SID’s regional approach gives 18,380 coffee-producing families a chance to graduate from poverty. Farmers defined 28 practices they need to adopt; local officials and teachers are promoting them; we conduct fairs to demonstrate them; and we provide assistance in communities that agree to adopt all of them. In the first year of the program, the general population’s knowledge and adoption of the 28 practices doubled. In the communities adopting all the practices, farmers increased their productivity by 47%, their husking and sales directly to exporters from 0% to 21% of the harvest, and their income from $106 to $293 a year from coffee.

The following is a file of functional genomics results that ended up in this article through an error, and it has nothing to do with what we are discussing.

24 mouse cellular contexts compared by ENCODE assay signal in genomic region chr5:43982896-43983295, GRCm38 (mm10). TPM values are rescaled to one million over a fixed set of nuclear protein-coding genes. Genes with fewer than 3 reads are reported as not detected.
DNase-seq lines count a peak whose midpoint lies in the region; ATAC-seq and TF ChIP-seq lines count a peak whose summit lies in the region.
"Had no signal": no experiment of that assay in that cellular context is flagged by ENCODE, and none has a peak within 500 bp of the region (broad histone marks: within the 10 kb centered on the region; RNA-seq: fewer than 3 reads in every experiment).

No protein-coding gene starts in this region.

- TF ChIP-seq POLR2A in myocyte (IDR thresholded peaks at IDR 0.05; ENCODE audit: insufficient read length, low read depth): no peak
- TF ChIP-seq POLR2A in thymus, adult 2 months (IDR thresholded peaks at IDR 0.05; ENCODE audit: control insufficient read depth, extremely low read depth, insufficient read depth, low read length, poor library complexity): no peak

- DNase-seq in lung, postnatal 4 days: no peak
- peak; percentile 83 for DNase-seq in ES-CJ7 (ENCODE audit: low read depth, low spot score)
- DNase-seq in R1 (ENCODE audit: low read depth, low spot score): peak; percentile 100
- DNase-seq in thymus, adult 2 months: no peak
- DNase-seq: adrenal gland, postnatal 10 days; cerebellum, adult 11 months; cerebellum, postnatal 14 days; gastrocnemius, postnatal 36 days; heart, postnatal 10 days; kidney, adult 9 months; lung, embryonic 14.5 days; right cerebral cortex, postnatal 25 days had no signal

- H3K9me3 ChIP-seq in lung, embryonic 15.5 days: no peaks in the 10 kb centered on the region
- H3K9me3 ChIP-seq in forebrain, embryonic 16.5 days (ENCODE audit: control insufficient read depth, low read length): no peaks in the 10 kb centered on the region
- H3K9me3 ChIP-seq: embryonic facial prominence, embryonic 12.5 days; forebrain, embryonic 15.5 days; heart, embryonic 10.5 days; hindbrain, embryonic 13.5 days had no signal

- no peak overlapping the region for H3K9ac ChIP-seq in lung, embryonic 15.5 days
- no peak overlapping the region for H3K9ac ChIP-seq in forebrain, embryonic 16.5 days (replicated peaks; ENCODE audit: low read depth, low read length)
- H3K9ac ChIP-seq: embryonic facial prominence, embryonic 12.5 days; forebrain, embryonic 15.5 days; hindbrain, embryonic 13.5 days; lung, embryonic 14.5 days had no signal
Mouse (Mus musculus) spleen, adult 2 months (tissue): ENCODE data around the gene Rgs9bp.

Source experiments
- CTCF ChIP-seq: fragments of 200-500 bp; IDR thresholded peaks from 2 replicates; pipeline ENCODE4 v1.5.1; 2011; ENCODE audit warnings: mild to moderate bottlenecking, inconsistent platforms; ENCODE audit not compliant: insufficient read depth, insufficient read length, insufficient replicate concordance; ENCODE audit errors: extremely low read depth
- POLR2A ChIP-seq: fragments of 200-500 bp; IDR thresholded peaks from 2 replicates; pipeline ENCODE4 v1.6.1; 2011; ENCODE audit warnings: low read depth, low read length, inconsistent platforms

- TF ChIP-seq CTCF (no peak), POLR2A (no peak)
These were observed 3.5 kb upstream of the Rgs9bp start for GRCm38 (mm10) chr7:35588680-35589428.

75% of the world’s poor are small farmers trying to make the transition from subsistence farming to successful commercial farming, but less than 15% have access to technical assistance. The regional approach is working, and we have begun designing similar projects for coffee farmers in Honduras, Nicaragua, and Uganda, and dairy farmers in Malawi.